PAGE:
Sputum Examination

Culturing the sputum of patients with emphysema and/or chronic bronchitis is almost useless. The common bacteria are well-known, and today physicians properly prescribe antibiotics based on their knowledge of the most common organisms and will do so if sputum increases in volume and becomes colored. Yellow or greenish sputum is almost always infected and requires antibiotics.


Measuring Lung Capacity

A simple device called a spirometer measures your lung capacity. During this test you take a deep breath, as deeply as you can, and blow it out all at once into a machine that records airflow and capacity. The total amount of air blown out of fully inflated lungs is called the vital capacity. Since the air is forced out by your muscular effort, it is called forced vital capacity (FVC, newer term FEV6). This test measures the useful size of your lungs. The rate of airflow tells how open the air passages are and how well the lungs can empty, or how well their elasticity is functioning. The lungs empty somewhat like an inflated balloon. Remember how a flabby or overused balloon empties slowly and incompletely? This is a lot like the lung with emphysema. The airflow test is called the forced expiratory volume in one second, since this airflow is timed or measured over the first second of exhalation. The symbol for forced expiratory volume in one second is FEV1. These two tests, the FVC and FEV1, reveal all your doctor needs to know about your lung capacity and airflow. These two numbers are somewhat similar to systolic and diastolic numbers in blood pressure readings. We believe that knowledge of FVC and FEV1 is as valuable and important to health promotion as knowledge of blood pressure. These tests measure your lung power, which is essential to your continuation and enjoyment of life.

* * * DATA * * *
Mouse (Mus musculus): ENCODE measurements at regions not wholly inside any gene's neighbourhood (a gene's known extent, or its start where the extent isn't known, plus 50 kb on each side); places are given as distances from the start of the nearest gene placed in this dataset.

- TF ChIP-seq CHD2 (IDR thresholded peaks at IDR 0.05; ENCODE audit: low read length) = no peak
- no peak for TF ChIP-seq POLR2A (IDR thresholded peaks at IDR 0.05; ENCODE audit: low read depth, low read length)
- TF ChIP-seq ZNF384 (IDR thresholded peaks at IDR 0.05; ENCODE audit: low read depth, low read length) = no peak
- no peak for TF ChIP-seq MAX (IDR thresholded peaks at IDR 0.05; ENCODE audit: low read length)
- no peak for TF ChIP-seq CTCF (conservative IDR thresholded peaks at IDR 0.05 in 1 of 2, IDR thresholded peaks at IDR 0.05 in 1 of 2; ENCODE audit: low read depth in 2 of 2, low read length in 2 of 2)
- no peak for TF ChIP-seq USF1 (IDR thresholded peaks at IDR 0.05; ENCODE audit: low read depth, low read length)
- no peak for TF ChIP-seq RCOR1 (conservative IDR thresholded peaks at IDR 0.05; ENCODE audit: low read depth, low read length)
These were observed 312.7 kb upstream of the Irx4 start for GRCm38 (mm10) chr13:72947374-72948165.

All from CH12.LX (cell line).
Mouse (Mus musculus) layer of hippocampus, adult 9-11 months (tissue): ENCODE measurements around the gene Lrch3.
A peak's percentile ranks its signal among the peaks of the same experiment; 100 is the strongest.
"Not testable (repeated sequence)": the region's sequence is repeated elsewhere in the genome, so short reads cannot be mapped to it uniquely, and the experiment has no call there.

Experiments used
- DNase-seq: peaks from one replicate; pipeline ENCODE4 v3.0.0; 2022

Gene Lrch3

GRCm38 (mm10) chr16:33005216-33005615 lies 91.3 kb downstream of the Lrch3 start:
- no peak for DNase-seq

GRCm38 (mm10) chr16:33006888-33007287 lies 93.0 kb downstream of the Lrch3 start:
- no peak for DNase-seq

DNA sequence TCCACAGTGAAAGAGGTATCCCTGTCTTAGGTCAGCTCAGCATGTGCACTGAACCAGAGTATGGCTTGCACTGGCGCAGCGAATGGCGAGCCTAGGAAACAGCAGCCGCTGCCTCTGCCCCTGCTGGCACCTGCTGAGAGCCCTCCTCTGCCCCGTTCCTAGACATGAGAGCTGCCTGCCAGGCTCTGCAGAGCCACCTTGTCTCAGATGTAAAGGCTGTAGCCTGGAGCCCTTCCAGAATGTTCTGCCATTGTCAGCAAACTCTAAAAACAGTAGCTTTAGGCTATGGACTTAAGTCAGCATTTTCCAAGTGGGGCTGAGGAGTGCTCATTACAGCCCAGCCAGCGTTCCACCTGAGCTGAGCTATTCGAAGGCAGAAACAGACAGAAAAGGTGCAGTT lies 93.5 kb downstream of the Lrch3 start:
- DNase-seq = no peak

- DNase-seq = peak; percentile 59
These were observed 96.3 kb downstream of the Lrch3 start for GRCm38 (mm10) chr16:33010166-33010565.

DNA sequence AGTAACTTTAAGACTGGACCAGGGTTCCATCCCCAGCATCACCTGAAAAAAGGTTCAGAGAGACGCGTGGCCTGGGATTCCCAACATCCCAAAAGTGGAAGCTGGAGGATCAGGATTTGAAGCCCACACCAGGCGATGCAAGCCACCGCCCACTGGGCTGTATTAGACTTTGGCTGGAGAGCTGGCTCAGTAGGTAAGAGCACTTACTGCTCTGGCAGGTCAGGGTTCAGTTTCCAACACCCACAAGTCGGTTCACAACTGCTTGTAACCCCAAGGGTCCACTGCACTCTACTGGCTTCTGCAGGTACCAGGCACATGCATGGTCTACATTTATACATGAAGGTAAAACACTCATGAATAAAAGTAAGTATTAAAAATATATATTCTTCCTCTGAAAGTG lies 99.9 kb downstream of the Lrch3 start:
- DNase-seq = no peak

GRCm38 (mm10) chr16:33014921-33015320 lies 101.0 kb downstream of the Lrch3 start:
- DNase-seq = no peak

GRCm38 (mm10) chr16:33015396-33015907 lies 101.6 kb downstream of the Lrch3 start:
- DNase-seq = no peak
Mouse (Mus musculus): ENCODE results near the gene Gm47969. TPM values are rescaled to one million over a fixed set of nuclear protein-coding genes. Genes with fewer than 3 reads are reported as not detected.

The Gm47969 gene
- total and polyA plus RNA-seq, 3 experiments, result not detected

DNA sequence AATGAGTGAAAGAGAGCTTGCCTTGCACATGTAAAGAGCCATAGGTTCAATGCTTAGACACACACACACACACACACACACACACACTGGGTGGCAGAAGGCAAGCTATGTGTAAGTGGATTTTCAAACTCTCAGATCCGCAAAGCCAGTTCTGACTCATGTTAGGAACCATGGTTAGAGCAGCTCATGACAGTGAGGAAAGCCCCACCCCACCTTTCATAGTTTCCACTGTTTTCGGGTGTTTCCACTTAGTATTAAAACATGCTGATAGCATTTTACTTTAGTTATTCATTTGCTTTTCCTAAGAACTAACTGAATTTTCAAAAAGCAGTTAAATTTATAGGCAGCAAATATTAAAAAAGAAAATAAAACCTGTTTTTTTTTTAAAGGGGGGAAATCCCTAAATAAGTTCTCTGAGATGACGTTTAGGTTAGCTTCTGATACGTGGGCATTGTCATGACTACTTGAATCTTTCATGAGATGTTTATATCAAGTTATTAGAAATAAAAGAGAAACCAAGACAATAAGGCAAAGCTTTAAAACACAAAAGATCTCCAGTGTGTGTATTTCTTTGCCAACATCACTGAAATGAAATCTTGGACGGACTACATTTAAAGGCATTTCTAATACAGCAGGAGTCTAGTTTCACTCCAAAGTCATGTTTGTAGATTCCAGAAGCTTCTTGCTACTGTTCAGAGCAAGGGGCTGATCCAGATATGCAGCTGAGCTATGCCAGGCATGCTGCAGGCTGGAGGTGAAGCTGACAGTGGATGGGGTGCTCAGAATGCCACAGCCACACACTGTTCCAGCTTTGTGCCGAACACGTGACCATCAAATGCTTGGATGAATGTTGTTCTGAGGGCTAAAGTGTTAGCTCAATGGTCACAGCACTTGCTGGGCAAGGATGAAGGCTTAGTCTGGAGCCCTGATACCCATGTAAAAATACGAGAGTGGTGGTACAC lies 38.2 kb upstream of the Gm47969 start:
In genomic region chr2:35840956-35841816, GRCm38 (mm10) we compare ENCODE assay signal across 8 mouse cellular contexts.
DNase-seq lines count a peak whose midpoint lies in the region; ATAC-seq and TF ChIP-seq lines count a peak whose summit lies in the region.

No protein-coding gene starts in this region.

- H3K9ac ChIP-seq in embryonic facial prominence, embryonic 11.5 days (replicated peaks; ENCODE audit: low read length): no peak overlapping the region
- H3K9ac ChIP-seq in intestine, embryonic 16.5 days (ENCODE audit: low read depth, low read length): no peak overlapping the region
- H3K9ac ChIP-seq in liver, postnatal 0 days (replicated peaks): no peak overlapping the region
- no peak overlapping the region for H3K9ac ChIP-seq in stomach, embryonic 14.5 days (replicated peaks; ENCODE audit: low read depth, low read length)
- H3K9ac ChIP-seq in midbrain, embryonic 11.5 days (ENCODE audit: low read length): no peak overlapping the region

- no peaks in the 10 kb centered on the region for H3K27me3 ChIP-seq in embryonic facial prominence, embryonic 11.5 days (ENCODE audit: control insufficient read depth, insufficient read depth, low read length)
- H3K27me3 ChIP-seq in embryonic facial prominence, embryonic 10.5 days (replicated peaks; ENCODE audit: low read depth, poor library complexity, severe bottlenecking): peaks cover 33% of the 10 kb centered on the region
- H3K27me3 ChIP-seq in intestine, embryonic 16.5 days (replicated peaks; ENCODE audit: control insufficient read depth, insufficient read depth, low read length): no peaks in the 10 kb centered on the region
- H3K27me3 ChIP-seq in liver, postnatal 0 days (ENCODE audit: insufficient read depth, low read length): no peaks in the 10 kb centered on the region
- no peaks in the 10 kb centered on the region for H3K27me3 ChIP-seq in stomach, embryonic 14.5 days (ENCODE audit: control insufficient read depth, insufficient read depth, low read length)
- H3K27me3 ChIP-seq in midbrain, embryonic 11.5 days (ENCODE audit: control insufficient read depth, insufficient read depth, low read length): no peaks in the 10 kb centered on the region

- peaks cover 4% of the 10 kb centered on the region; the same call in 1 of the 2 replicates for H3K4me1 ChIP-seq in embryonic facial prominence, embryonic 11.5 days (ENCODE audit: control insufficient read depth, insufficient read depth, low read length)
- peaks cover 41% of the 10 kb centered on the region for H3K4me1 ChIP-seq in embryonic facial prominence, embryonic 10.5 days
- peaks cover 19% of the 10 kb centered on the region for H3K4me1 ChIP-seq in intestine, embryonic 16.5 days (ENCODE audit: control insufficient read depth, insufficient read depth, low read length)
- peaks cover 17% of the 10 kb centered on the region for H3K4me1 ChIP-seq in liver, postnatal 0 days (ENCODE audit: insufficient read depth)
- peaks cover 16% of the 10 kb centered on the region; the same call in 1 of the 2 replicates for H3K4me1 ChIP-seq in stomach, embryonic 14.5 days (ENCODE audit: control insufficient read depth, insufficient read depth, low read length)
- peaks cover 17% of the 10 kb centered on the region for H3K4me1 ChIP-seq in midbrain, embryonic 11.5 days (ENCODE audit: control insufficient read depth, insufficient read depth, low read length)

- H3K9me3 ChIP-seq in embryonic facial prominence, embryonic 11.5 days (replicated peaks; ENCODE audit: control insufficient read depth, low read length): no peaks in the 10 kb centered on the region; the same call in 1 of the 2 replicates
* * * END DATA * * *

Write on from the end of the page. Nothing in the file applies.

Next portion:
Normal values are based on age, sex, and height. Younger and taller individuals have greater airflow and air volume than shorter or older people. Men have slightly greater airflow and air volume compared with women of the same age and height.


Self-Testing- Try It Yourself

Normal lungs have large volume, and they empty quickly because airways are open and lungs are elastic. You can do a little checking yourself with a stopwatch. Take a full breath; hold if for one second. Then, with your mouth open, blow out as hard and fast as you can. Your lungs should be completely emptied – meaning that you can blow no more air out even though you try– in no more than 4 to 6 seconds.


If one takes longer to blow out all the air, it means that airflow is obstructed or limited. Today we use the term “limited” because this airflow reduction can be due to either a loss of lung elasticity (emphysema) or problems with airways (asthmatic or chronic bronchitis). See how simple it is!


Unfortunately, routine lung function tests have been accepted all too slowly. No person would go for a complete check-up if the physician did not examine the eyes, ears, nose, throat, listen to the heart and lungs, feel the abdomen for any abnormal masses, and examine the genital, rectal, and pelvic areas. All these are routine, and to supplement them, appropriate laboratory blood and urine tests are done, plus an electrocardiogram and, usually, a chest x-ray. Unfortunately, none of these examinations or tests identifies early COPD.


Only spirometric measurements of the kind we have just described can identify the patient who is just beginning to develop a lung abnormality.


When one considers that the disease process finally resulting in disability may go on for 20 to 30 years, doesn’t it make sense to identify the problem early and to take immediate corrective action? The answer must be yes if you are to a enjoy a long happy life.